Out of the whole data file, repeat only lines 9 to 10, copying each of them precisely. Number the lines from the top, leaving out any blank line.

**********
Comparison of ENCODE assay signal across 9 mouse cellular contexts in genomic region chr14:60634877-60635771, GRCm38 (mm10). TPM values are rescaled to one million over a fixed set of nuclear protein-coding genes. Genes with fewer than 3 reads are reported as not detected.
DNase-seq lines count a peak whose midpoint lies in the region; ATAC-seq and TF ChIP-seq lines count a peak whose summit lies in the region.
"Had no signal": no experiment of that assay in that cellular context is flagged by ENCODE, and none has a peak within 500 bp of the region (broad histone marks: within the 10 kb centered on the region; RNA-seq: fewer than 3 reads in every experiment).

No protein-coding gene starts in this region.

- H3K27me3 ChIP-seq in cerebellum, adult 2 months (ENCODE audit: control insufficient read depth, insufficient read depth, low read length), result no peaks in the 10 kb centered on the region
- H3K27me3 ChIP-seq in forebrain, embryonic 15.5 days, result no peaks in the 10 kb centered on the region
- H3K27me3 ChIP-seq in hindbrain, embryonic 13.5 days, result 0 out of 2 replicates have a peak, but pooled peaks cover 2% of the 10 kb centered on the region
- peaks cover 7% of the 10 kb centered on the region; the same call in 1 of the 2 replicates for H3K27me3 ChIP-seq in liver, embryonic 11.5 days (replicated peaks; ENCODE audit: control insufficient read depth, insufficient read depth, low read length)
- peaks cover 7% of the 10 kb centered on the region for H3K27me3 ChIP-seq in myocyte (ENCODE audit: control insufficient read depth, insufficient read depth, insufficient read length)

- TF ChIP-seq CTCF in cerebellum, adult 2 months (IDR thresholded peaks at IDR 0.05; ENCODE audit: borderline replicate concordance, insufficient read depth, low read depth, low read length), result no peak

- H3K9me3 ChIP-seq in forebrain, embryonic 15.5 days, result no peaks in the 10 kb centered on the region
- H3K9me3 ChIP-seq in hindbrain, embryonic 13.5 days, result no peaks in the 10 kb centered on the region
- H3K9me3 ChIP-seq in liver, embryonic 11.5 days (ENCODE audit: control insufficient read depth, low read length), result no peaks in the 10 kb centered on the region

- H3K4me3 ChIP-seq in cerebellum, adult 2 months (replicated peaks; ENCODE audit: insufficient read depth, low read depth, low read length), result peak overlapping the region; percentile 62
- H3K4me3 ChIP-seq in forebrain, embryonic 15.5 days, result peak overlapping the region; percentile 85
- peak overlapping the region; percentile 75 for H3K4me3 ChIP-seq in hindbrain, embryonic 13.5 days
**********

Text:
- peaks cover 7% of the 10 kb centered on the region for H3K27me3 ChIP-seq in myocyte (ENCODE audit: control insufficient read depth, insufficient read depth, insufficient read length)

- TF ChIP-seq CTCF in cerebellum, adult 2 months (IDR thresholded peaks at IDR 0.05; ENCODE audit: borderline replicate concordance, insufficient read depth, low read depth, low read length), result no peak